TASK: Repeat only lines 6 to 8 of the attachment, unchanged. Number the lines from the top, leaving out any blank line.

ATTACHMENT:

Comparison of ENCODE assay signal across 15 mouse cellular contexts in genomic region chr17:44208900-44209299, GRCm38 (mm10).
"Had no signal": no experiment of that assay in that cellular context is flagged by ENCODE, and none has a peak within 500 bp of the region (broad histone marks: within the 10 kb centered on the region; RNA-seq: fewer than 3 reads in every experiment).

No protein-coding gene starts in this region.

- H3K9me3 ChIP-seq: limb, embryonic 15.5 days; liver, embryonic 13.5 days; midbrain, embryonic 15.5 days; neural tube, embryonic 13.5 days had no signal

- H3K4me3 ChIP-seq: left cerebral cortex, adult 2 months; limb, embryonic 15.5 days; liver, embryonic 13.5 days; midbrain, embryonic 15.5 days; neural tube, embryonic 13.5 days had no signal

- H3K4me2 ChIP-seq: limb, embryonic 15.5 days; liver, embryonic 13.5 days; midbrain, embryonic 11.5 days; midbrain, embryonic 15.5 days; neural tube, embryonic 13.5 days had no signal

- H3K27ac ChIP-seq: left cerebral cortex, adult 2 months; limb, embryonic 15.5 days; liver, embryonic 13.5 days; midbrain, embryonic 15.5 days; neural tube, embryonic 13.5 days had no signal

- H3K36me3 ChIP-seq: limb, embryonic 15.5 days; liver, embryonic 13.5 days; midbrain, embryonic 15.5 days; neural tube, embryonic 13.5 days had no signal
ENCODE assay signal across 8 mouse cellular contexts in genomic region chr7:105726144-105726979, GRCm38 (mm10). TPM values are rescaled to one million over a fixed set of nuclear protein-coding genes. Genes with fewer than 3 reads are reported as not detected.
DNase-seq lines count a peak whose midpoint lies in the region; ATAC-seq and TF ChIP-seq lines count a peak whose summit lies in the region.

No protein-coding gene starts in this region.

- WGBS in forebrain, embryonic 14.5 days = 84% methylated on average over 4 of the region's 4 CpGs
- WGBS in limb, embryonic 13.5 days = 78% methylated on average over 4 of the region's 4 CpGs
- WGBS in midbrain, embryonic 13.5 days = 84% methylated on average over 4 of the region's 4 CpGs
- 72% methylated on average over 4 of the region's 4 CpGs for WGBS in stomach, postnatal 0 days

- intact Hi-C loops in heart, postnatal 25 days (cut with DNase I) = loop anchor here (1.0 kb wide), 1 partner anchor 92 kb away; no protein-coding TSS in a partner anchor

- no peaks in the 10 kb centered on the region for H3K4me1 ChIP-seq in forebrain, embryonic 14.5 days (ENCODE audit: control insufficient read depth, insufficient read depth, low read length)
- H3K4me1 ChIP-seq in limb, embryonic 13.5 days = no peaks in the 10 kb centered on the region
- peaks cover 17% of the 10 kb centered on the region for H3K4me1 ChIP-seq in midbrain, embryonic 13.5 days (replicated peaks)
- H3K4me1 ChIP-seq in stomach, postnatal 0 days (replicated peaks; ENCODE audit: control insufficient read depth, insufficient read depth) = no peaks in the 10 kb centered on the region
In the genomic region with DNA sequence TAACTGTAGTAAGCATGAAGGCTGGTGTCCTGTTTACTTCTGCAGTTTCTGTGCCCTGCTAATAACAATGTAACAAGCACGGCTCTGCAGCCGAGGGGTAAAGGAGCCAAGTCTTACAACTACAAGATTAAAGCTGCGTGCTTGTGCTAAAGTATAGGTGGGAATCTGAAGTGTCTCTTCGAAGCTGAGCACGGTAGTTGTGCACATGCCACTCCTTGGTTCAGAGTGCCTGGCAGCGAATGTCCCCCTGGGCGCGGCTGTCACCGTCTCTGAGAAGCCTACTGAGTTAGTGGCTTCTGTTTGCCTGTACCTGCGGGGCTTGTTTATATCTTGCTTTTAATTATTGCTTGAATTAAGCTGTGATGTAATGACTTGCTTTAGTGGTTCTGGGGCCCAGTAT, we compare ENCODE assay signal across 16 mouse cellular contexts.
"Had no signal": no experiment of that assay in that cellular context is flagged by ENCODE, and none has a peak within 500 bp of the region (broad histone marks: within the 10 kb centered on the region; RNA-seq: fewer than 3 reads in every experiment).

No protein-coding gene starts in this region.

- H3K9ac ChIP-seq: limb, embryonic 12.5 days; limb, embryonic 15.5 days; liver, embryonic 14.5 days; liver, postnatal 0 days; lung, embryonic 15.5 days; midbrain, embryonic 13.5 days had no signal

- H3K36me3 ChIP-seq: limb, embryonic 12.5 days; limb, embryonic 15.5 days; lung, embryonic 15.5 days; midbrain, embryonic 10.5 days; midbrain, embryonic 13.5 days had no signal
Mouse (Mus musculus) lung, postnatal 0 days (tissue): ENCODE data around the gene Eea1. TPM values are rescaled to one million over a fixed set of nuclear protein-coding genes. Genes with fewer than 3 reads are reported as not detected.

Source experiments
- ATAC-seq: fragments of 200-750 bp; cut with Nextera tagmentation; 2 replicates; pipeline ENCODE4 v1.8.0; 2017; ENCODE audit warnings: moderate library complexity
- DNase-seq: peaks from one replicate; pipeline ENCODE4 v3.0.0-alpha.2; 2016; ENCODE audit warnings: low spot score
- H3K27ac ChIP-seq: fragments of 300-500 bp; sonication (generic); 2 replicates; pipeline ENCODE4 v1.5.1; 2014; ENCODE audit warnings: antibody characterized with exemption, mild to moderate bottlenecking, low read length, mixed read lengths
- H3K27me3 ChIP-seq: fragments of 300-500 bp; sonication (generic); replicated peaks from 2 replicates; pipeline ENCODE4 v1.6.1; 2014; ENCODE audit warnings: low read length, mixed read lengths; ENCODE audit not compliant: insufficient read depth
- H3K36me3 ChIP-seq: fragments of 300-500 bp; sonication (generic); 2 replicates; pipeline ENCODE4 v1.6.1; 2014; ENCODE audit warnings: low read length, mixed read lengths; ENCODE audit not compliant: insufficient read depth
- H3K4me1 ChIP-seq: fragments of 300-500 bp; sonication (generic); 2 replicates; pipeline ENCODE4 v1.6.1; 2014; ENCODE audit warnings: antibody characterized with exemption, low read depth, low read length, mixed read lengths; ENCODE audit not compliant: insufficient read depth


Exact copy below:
- H3K4me2 ChIP-seq: limb, embryonic 15.5 days; liver, embryonic 13.5 days; midbrain, embryonic 11.5 days; midbrain, embryonic 15.5 days; neural tube, embryonic 13.5 days had no signal

- H3K27ac ChIP-seq: left cerebral cortex, adult 2 months; limb, embryonic 15.5 days; liver, embryonic 13.5 days; midbrain, embryonic 15.5 days; neural tube, embryonic 13.5 days had no signal

- H3K36me3 ChIP-seq: limb, embryonic 15.5 days; liver, embryonic 13.5 days; midbrain, embryonic 15.5 days; neural tube, embryonic 13.5 days had no signal